President Trump (or his staff) reacted to the appointment of a special counsel investigating Russia and the 2016 presidential campaign with uncharacteristic restraint.
"As I have stated many times, a thorough investigation will confirm what we already know – there was no collusion between my campaign and any foreign entity," the president said in a White House statement. "I look forward to this matter concluding quickly. In the meantime, I will never stop fighting for the people and the issues that matter most to the future of our country."
When President Clinton faced special counsels investigating him, he often talked about how he was fighting for the people and issues that mattered most for the future of the country, but his prosecutors and persecutors were getting in the way.
Yet Clinton's experience is instructive. We do not know what, if anything, the investigation will uncover about Russia and the Trump campaign. We do know that the matter is unlikely to conclude quickly.
Independent counsel Kenneth Starr was appointed to investigate Whitewater. He wound up getting Clinton impeached over Monica Lewinsky. These investigations are like the wheel in "The Original Amateur Hour": Round and round they go, where they stop, nobody knows.
Trump remains the star of this White House reality show, but he is no longer writing the script.
The Clintons are indulged when they complain about media and political persecution. Trump, like Richard Nixon before him, will not be.
Nevertheless, Trump inadvertently set in motion the process that led to former FBI Director Robert Mueller's appointment as special counsel. He abruptly fired Mueller's successor James Comey and promptly undercut any rationale for the dismissal unrelated to the Russia probe.
Then Trump baited Comey by implying he may have taped their conversations. As former Justice Department spokesman Matthew Miller predicted on Twitter, Comey took notes on them, with contents hinting at obstruction of the Mike Flynn investigation getting leaked to the New York Times.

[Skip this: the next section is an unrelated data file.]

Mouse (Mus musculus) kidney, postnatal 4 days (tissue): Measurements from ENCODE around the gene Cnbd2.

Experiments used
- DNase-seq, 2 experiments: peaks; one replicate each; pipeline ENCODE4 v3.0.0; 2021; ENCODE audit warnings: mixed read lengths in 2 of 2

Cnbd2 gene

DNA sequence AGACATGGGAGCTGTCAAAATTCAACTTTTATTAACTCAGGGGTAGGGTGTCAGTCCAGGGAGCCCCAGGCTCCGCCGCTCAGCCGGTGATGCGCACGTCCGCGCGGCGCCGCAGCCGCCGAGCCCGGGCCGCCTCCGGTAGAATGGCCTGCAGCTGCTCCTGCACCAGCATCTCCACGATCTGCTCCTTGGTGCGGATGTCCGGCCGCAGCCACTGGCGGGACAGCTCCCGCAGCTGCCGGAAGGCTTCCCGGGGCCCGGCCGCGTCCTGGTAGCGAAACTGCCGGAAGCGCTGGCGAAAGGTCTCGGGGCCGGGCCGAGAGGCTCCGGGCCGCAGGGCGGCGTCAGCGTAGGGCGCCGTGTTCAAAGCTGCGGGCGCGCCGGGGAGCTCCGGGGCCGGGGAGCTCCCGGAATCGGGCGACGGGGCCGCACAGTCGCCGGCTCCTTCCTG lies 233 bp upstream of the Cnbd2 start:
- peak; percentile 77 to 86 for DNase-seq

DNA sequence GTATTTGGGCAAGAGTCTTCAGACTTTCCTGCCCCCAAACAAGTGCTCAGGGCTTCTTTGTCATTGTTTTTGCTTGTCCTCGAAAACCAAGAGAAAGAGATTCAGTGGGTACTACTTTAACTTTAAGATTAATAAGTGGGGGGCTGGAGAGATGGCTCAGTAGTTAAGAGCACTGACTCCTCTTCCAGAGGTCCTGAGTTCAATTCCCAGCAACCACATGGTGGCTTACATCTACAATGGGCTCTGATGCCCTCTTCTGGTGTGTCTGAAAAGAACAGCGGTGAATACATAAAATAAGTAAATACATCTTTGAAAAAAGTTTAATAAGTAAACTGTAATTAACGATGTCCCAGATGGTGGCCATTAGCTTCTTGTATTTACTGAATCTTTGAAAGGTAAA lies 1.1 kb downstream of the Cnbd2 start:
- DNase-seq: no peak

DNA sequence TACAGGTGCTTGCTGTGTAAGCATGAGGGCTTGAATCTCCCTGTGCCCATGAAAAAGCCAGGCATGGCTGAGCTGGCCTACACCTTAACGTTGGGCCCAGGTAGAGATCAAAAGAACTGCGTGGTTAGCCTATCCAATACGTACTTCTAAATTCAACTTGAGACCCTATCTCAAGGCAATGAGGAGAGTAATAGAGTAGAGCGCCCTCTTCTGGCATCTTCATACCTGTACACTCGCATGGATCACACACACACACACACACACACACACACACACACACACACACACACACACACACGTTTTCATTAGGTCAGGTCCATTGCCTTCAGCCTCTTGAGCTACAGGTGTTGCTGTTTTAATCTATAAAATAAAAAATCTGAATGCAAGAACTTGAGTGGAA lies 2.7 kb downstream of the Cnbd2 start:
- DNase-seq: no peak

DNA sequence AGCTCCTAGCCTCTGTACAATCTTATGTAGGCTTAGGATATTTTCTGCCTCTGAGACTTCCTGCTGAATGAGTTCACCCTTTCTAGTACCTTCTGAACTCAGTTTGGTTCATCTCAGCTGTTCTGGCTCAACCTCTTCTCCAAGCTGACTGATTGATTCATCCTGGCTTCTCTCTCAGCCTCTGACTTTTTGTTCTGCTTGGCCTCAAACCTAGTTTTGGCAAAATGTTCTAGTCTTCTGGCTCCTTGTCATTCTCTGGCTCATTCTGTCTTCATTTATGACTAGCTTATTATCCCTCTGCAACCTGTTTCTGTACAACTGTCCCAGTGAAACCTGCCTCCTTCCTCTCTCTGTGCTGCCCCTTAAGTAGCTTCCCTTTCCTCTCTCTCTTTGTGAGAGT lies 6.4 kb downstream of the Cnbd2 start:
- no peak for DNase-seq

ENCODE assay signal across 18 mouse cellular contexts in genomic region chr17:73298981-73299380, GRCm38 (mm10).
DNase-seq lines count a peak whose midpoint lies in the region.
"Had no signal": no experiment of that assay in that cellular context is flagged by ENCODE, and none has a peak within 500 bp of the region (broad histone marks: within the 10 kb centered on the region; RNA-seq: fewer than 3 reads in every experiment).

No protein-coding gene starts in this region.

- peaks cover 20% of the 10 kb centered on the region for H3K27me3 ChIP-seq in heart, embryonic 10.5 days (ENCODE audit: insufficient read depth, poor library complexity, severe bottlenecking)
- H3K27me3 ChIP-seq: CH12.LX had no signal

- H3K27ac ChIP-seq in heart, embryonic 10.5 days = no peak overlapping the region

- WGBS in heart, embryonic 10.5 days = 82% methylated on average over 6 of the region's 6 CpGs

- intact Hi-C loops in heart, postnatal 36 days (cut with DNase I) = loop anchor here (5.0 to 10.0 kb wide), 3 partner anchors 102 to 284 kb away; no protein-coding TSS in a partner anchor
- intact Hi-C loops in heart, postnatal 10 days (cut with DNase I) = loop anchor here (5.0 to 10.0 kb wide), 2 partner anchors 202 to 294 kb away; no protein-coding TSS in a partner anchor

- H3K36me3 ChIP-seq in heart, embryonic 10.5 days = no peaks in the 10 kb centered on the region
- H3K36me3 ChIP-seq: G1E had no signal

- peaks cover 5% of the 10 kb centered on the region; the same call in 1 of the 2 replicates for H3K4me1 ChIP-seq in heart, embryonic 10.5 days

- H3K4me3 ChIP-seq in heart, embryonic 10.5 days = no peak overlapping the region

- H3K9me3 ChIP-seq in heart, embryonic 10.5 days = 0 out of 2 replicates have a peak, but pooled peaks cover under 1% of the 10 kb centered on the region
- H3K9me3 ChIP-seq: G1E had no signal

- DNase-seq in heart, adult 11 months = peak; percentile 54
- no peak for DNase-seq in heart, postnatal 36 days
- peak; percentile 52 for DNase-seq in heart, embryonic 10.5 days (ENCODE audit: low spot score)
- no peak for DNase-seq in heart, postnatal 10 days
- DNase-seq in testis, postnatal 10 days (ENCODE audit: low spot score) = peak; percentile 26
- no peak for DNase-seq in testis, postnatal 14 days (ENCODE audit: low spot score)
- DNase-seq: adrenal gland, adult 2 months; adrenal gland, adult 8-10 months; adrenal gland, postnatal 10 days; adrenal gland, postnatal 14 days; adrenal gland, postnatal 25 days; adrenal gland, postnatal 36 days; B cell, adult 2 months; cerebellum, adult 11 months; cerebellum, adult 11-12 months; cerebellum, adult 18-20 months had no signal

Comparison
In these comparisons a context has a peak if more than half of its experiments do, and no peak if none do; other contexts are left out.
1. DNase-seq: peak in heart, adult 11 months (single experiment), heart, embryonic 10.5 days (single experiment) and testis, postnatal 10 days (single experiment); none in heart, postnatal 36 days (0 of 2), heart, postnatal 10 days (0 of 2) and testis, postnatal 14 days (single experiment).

All this increased bipartisan support for some type of independent investigation of Trump and Russia. When Mueller's appointment was finally announced, many Republicans in Congress and some outside allies like former House Speaker Newt Gingrich actually seemed relieved.
The slowness of the special counsel process works against Trump in many ways. It could take up the entirety of his presidency or even outlast it. It could respond to any lack of evidence against the president by playing up the shadiness of Paul Manafort, Roger Stone or Carter Page. It could also morph into other areas more problematic for Trump, since his past and business portfolio present a target-rich environment.
One area where it helps Trump, however. It likely forestalls any more aggressive action by his opponents in Congress. Most lawmakers will want to wait on Mueller before backing an independent commission, much less impeachment.
People, even partisans, who were growing impatient with the congressional investigations will give Mueller a little more time. And if they don't, the alternative will no longer be alleged Republican foot-dragging.
If the president can maintain the economy of words found in his Wednesday evening statement on Mueller's appointment, the White House can repeatedly punt on Russia questions by refusing to comment on an ongoing investigation.
That's undoubtedly a big if. Trump has a way of undoing the most carefully crafted talking points designed to protect him. Not even the West Wing can save him from himself.
The last few days have probably reminded Trump of the darkest hours of the campaign, such as when the "Access Hollywood" tape leaked and exposed his vulgar braggadocio.
Democrats launched full-throated attacks while Republicans were muted in their response, if they didn't abandon him entirely. Words Trump thought impolitic were suddenly being described as crimes — sexual assault then, obstruction of justice now. The political professionals were nowhere to be found.
Then, as Trump so often reminds us, the Republican worrying was for naught. He won anyway.
Whether Trump comes out of his latest problems with a win is now entirely outside of his control.